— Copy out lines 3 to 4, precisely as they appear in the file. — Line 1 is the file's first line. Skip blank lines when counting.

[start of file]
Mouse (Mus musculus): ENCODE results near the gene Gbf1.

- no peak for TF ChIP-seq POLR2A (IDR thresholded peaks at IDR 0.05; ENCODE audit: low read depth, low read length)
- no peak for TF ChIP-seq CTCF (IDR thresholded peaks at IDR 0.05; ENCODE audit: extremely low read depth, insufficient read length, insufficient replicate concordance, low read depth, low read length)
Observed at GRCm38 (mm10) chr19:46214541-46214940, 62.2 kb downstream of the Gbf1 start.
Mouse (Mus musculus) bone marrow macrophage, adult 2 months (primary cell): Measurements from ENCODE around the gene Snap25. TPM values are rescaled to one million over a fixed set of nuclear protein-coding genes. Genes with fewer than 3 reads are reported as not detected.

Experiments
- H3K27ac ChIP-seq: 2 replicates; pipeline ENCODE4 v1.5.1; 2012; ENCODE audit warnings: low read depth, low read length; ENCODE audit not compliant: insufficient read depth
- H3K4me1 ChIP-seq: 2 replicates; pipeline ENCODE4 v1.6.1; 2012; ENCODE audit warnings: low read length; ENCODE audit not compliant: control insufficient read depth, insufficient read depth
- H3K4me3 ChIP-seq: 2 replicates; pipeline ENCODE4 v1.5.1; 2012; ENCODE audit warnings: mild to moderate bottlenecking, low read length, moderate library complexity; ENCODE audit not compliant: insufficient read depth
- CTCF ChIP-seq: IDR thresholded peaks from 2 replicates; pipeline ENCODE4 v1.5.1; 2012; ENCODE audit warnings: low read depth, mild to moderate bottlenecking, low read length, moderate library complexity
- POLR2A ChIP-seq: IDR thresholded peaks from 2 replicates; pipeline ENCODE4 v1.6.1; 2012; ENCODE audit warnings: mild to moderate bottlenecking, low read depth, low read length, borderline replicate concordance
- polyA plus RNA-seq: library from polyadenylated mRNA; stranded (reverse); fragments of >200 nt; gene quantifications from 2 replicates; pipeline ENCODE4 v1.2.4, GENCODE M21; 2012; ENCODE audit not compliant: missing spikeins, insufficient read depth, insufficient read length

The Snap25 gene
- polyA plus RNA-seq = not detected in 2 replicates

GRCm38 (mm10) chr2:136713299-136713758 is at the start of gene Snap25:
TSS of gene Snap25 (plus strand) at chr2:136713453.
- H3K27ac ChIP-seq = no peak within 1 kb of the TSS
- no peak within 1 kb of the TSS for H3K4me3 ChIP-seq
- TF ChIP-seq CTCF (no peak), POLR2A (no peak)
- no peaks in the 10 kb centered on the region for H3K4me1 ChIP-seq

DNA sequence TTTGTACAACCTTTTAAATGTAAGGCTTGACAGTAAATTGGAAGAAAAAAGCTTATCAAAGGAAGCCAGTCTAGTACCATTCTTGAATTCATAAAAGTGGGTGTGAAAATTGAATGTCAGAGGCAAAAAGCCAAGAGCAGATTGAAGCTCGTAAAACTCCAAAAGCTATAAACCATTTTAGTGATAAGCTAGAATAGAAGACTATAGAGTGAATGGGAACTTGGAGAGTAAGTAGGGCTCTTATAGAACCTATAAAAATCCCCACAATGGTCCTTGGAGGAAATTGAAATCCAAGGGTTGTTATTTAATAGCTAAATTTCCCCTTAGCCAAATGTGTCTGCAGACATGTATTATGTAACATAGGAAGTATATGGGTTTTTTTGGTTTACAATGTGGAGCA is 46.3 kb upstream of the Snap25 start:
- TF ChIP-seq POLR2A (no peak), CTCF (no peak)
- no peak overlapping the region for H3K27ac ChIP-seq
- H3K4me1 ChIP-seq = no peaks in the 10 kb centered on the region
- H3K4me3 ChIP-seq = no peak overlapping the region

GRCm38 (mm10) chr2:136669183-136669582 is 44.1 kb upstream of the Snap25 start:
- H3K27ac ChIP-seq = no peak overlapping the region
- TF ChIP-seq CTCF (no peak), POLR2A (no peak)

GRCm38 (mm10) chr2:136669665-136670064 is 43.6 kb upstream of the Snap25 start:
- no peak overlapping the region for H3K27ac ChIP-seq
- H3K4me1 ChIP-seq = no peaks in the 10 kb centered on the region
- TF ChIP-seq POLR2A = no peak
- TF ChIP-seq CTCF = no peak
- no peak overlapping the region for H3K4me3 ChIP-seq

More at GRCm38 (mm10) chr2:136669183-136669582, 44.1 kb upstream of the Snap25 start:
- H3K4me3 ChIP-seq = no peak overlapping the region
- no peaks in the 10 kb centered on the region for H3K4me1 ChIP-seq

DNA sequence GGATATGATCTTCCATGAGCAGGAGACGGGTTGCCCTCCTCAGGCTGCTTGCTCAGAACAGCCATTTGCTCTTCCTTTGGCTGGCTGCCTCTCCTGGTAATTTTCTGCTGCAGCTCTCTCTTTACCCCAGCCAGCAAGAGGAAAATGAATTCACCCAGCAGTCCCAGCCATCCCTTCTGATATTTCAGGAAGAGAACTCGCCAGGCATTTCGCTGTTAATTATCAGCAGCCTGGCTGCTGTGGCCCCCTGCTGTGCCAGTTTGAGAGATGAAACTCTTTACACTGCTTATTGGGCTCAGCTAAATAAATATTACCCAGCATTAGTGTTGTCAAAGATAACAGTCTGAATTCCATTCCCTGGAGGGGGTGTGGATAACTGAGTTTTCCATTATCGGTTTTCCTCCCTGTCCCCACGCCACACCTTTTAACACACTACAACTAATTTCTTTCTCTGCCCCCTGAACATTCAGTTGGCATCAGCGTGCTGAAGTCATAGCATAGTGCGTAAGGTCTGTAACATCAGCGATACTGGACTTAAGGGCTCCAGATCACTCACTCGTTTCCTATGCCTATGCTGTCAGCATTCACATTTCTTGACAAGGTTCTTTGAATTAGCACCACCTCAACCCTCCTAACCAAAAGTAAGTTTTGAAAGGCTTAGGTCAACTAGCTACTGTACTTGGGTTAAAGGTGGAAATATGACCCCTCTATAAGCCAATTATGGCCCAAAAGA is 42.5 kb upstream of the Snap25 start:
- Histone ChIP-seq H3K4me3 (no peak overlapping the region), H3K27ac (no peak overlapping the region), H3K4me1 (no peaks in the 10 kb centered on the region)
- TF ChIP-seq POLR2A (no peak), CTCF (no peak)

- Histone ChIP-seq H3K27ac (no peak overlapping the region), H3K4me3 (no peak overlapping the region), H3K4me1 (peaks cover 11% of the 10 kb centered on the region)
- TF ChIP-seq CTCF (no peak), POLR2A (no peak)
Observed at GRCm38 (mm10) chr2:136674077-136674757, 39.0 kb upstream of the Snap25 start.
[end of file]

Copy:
- no peak for TF ChIP-seq CTCF (IDR thresholded peaks at IDR 0.05; ENCODE audit: extremely low read depth, insufficient read length, insufficient replicate concordance, low read depth, low read length)
Observed at GRCm38 (mm10) chr19:46214541-46214940, 62.2 kb downstream of the Gbf1 start.